The Clean Development Mechanism allowed a country with an emission reduction target to earn certified emission reduction (CER) credits when they invested in projects to reduce emissions in developing countries that do not have an emission target. Each CER was equal to one tonne of carbon dioxide. Both ERUs and CERs could be sold and traded like any other commodity, encouraging governments to invest in emission reducing projects and technologies.
Countries emission reduction targets are stated as assigned amounts, these were divided into assigned amount units (AAUs) to cover the 2008 – 2012 commitment period of the Kyoto Protocol. International Emissions Trading allowed countries with spare AAUs to sell them on an international carbon trading market.
In the opinions of many climate scientists the 5% reduction in emissions from industrialised countries set out by the Kyoto Protocol does not do nearly enough, they claim that ‘a cut of around 60% is needed to avoid the worst consequences of global warming’ (The Guardian, 2005). Also currently a number of countries have not met their emissions targets, so even the 5% reduction in emissions planned by the Kyoto Protocol may not be reached. Furthermore without the support of the US, who accounts for approximately 25% of the global greenhouse gases emissions, climate scientists have described the agreement as ‘”toothless” and virtually obsolete’ (The Guardian, 2005).
However it can be argued that the legally binding Kyoto Protocol has set out a ‘framework on which future negotiations could be based’ (The Telegraph, 2005) and has encouraged sustainable development by creating several market mechanisms allowing emissions trading. It has also promoted sustainable development by supporting renewable energy advances and other environmentally friendly technologies. The symbolic value of the Kyoto Protocol may have been its greatest asset because to see governments attempting to work together to provide sustainable development is better than to see no attempt at all.
The UNFCCC held the Copenhagen Climate Conference at the Bella Center in Copenhagen, Denmark from 8th – 17th December 2009. It is often known as COP15 as it is the 15th Conference of Parties, to which nearly 200 countries attended in an attempt to ‘find a global consensus on how to most effectively structure a post-Kyoto regulatory framework to cap greenhouse gas emission’ (Climatelab, 2009). The aim of the conference was to negotiate an agreement to come into effect when the commitment period of the Kyoto agreement expired in 2012.
The conference resulted in the creation of the Copenhagen Accord, which called on participating countries to ‘pledge specific actions they will undertake to mitigate greenhouse gas emissions’ (Pew Center on Global Climate Change, 2009); however the accord is a non-binding agreement so nations have no legal obligation to carry out these pledges. The Accord recognised that the global temperature rise should be limited to 2°C; however this was not adopted as a target. The original draft had included targets for 2020 for industrialised countries and 2050 for global and industrialised countries, though these were omitted from the final draft of the accord. The accord included a commitment from industrialised countries to provide ‘climate financing for developing countries of $30bn for 2010-2012’ (The EFA Group, 2009).
As of 16th September 2010, 111 parties had either submitted 2020 emissions targets, submitted mitigation actions or associated themselves with the accord. The EU agreed to reduce their emissions by 20 – 30% compared to their 1990 levels, ‘provided that other developed countries commit themselves to comparable emission reductions’ (UNFCCC, 2009). The US agreed to reduce their emissions by approximately 17% below 2005 levels. A breakdown in negotiations prevented a text that would have created a market mechanism to credit reduced emissions from deforestation and degradation from being adopted in the Accord.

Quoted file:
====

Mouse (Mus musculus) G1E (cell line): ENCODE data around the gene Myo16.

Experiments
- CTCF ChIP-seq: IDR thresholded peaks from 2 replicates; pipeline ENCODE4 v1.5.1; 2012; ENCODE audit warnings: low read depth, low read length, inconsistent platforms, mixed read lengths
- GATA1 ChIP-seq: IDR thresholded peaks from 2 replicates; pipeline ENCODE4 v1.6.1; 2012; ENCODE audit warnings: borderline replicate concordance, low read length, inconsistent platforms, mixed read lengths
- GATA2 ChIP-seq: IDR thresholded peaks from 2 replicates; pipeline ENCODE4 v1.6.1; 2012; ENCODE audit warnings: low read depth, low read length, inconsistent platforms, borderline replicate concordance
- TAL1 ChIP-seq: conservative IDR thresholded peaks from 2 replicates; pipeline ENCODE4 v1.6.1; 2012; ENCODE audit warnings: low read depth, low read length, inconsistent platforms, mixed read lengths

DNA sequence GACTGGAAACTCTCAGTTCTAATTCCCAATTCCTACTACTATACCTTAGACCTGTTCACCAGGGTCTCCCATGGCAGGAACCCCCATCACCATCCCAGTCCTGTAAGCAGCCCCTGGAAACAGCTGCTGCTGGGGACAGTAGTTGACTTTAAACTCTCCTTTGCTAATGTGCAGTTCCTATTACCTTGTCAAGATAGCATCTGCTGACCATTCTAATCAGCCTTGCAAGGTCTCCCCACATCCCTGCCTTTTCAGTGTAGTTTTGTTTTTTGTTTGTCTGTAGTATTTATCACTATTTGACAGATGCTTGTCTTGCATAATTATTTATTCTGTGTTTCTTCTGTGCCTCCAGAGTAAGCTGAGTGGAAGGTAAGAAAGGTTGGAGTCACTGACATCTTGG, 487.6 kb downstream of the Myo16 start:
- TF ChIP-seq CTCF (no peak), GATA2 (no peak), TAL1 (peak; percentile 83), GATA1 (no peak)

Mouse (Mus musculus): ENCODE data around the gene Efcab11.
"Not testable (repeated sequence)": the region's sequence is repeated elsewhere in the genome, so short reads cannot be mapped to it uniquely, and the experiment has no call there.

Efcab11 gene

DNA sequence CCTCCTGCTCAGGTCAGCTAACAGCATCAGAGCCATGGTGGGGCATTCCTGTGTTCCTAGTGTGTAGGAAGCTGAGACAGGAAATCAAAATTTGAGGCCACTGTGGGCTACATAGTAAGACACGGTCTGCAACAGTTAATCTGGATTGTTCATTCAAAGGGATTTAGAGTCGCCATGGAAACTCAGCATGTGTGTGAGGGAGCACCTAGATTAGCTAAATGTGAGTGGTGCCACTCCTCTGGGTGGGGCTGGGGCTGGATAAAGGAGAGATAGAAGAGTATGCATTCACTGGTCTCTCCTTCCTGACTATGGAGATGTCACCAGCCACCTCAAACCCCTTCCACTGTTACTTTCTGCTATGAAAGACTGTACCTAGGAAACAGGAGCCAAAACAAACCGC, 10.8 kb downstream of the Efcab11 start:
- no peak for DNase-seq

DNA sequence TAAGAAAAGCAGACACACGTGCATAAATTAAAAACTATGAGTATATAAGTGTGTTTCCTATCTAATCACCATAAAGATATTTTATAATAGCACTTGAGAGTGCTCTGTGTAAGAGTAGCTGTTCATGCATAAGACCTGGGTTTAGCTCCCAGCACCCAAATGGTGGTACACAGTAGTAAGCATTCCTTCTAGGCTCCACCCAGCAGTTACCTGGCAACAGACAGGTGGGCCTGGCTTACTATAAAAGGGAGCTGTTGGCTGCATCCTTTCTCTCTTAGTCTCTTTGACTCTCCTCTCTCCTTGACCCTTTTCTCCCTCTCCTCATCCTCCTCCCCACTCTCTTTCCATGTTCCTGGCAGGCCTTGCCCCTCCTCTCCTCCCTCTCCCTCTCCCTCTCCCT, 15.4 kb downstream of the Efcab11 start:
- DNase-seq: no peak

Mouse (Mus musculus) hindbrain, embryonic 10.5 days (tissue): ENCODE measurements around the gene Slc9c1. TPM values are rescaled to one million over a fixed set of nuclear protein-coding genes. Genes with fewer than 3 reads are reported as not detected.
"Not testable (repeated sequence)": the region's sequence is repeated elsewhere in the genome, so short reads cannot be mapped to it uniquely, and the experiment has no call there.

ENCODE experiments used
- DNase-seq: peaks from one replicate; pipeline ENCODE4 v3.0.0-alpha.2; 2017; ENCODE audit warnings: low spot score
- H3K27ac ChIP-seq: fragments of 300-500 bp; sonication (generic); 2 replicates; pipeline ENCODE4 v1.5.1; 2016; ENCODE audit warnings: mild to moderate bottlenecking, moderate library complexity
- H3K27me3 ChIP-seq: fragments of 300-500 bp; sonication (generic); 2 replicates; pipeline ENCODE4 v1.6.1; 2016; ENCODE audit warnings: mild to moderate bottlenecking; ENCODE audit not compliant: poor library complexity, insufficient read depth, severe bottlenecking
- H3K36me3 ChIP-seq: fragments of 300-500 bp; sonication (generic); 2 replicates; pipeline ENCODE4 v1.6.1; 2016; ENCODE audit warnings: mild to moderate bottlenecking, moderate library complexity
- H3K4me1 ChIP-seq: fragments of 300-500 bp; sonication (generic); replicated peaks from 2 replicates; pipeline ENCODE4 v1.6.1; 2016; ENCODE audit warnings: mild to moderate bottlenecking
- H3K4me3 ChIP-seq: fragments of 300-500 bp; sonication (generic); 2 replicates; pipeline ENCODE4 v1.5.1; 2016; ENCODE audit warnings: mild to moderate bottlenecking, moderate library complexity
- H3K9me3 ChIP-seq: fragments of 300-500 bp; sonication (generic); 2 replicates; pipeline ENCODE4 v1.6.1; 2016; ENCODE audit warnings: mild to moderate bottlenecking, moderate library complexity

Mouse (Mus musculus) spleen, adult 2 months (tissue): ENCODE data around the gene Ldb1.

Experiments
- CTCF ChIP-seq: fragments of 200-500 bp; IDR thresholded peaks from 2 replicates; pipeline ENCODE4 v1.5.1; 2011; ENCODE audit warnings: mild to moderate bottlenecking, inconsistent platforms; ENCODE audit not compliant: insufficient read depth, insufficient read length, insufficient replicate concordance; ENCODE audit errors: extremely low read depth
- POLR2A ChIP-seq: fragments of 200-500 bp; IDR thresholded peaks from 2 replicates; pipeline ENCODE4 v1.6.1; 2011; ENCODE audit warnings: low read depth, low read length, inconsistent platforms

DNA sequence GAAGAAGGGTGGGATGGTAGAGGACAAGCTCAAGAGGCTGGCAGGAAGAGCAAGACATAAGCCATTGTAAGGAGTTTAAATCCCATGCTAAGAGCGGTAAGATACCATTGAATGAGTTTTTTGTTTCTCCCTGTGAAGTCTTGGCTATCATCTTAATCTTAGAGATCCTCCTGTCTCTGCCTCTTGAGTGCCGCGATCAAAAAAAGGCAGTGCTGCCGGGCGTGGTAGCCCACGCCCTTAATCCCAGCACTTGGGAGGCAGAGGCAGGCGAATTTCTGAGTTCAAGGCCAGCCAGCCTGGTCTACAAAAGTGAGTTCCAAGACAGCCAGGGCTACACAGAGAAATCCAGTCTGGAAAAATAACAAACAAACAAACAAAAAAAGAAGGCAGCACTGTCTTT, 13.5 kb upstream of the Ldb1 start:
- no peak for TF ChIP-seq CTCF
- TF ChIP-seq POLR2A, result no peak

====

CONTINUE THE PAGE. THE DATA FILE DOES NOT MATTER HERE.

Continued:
A problem with the Copenhagen Accord is that it allows industrialised nations to set their own emission reduction targets. The Pew Center on Global Climate Change analysed the Copenhagen Accord and found that ‘the pledges are inadequate to achieve a 2-degree goal… Pledges by developed countries would reduce their emissions 10 percent to 13 percent below BAU (business as usual) in 2020’ (Pew Center on Global Climate Change, 2009). An analysis by PricewaterhouseCoopers concluded that these promises made by developed countries would only provide half of the emission reduction requirements to avoid a global temperature rise above 2°C.
The Copenhagen Accord is very different from the Kyoto Protocol as it is not a legally binding agreement and if the accord is used as a foundation to new climate change treaties, the number of countries complying with the Kyoto Protocol is like to be reduced as there is little incentive to trade carbon credits. The Accord threatens the establishment of a global carbon market due to its lack of progression towards a legally binding climate agreement.
Environmental protection is always going to be challenging due to the different attitudes of nations. Many of the developed nations want environmental sustainability while developing countries want to be allowed to develop economically and socially. It is also going to be difficult due to the increasing global population and the resulting increase in consumption rates.
However, in my opinion the Kyoto Protocol has been the most effective treaty designed to provide a sustainable future. This is because was a legally binding agreement that committed industrialised countries to reduce their collective emissions of greenhouse gases by a set amount (5.2%). Also, the Kyoto Protocol created market mechanisms allowing emissions trading, encouraging nations to strive to reach their emission reduction target. One of the main drawbacks of the Kyoto Protocol is that it is not backed by the US who is a major emitter of greenhouse gases.
The Rio Declaration was admirable because it caused governments and businesses to change the attitudes they had toward environmental protection and led to them becoming more eco-efficient and creating eco-friendly products. Nevertheless, there were still many negative incentives offered by countries and businesses that promoted people to continue being wasteful consumers. In my opinion the least effective environmental treaty has been the Copenhagen Accord because its non-binding goals are inadequate to stop a global temperature rise of 2°C. Also, the need to create a global carbon market has not been met.